Updated: Feb 9, 2022
Purpose is both a differentiating factor that helps you stand out for the competitors and a must-have when it comes to hiring the best talents- especially (although by no means exclusivly!) when it comes to the younger ones. But that's not all! Here is a list of five reasons why Purpose driven companies are on top.
1. Generate Healthier Profits
There’s plenty of evidence that companies with clarity of purpose outperform the market by a 9:1 ratio over a ten-year period. In other words, meaningful companies driven by a higher company purpose increases profits. Purposeful brands outperform the stock market by 133 percent, gain 46 percent more share of wallet and achieve results that are double those of lower rated brands. The same applies for intangible benefits, such as customer and employee loyalty.
2. Gain a Competitive Edge
Applying Moore’s Law loosely to the speed of change in organizations, Purpose-led transformation will enter our lives a lot quicker than we think—and in such an environment, competitive advantage is execution and speed. Company purpose provides the alignment and clarity across the organization to stay agile, react fast, and move as one organic whole, short-cutting corporate red-tape yet keeping everyone focused on the same objectives.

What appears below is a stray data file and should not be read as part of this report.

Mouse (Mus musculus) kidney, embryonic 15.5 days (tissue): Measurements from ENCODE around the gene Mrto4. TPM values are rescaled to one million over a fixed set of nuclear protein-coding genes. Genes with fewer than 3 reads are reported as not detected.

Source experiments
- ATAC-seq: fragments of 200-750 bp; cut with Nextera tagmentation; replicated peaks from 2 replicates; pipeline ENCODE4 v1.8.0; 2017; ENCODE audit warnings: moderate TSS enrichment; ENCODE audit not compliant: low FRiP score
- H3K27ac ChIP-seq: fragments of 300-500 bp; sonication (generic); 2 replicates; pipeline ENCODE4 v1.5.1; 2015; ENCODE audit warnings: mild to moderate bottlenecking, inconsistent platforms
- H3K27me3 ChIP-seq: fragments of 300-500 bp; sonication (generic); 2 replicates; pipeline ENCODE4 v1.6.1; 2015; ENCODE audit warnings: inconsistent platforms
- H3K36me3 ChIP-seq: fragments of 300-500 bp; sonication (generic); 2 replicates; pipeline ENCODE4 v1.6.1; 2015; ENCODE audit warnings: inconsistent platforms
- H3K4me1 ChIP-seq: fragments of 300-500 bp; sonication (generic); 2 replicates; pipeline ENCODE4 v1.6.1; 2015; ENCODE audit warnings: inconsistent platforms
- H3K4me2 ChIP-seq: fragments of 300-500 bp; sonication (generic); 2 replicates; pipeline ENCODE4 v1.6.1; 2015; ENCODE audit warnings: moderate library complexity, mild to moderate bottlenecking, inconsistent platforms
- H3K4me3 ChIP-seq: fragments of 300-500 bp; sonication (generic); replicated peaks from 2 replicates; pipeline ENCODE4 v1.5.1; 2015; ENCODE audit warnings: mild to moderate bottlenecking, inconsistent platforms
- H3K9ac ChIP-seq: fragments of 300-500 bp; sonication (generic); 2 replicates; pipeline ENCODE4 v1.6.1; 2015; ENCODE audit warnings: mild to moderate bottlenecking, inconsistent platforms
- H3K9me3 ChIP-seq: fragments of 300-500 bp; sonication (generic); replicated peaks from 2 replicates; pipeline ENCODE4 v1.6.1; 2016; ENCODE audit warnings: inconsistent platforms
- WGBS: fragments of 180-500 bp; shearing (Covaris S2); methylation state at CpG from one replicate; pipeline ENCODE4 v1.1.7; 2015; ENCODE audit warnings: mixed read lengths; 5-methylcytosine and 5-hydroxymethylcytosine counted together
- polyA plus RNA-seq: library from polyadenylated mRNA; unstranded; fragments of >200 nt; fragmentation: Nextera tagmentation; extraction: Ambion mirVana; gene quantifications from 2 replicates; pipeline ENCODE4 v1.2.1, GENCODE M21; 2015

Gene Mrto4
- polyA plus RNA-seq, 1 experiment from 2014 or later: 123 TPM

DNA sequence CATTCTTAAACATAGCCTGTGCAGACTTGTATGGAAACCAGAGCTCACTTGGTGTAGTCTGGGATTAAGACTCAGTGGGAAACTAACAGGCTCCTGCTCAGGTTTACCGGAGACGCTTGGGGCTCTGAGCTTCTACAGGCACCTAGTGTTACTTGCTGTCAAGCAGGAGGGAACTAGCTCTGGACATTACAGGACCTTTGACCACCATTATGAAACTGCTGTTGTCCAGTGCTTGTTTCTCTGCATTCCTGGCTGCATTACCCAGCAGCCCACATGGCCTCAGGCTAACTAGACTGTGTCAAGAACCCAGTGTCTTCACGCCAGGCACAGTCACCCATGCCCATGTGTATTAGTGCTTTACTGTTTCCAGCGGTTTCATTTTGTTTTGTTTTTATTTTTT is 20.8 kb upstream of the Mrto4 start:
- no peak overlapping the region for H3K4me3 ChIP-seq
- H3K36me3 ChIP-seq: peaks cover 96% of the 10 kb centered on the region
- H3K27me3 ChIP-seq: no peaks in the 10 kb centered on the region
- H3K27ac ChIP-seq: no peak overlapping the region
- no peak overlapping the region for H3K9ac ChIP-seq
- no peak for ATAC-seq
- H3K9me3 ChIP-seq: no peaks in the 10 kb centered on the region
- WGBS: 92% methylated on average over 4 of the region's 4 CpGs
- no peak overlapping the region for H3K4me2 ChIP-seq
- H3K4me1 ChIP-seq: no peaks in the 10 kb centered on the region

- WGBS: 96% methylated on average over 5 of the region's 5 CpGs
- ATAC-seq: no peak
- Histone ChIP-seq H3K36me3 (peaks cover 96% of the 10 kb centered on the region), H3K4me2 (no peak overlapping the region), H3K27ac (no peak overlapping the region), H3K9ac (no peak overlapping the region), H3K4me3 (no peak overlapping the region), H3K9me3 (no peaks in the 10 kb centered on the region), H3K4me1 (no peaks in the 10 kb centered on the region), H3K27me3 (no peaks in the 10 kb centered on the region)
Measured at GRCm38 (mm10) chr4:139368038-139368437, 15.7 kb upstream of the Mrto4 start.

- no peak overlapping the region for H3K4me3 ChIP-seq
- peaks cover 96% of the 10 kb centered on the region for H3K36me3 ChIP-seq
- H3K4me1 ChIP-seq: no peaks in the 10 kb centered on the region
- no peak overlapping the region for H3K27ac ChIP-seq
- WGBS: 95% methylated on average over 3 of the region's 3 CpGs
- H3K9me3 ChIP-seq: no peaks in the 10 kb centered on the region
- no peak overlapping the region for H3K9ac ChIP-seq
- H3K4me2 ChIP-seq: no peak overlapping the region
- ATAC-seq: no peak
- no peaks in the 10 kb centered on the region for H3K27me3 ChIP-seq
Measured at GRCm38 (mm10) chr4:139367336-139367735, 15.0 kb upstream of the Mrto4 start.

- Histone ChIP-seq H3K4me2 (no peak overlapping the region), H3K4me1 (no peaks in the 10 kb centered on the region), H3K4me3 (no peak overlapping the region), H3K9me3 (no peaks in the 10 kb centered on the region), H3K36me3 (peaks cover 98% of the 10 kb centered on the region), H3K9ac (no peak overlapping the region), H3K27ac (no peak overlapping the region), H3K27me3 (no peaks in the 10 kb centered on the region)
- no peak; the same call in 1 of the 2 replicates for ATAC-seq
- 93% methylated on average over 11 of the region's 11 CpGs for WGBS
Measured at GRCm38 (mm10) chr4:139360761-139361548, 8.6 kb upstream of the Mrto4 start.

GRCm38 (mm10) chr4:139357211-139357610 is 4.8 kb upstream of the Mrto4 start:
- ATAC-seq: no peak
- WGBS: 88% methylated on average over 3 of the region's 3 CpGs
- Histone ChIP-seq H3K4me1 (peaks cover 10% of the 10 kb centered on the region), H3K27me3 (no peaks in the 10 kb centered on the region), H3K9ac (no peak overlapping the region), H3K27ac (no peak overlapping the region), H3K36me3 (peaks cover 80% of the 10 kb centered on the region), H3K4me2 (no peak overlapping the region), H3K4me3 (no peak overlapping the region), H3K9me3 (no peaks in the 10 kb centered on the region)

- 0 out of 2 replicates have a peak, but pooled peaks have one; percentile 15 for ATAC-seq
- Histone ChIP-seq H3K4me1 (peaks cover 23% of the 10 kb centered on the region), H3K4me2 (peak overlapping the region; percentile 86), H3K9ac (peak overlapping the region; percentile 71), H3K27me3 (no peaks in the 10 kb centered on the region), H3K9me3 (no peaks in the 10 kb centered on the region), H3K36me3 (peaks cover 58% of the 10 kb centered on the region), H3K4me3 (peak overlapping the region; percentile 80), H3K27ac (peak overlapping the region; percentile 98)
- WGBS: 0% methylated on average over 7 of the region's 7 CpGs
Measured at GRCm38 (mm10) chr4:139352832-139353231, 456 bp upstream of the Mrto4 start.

3. Increase Employee & Customer Loyalty
Think about Harley-Davidson for example. Does Harley build the best bikes? Well, who cares—you buy into the brand, work for the company, or simply enjoy the ride because you belong to something much larger than the rationality of getting from one place to another. Fulfilling dreams of personal freedom pushes a sense of internal and external alignment, drives margins up, increases retention, and makes sure that Harley’s logo is still the second most tattooed symbol on any human body for decades to come.
4. Attract The Best Talent
All parameters being equal (pay, fringe benefits, etc.), the power of company purpose can make all the difference in attracting top talent. Why would a bright millennial graduate choose Google over of a job at a traditional bank? The answer is as striking as it is deep: ‘Why should I help make rich people get richer when I can help organize the world’s information?’ Or in other words, we are witnessing a generation entering the workforce that values a Google-type purpose higher than the pure rationality of monetary compensation and nice perks.
5. Create a Culture of Excellence
Clarity of purpose requires a carefully crafted mix of people, behavior, and vision. Cultivating an internal culture of excellence is what lies at the heart of company purpose, radiating from the inside out. Think about your business as a global village in which every interaction is a pleasant experience. Operating in such a mode builds a culture of excellence based on values and ambition—which in turn is intrinsically linked to the very reason why we exist. Or in the words of Prof. Stefano D’Anna: “Be a king first, then kingdom will come.”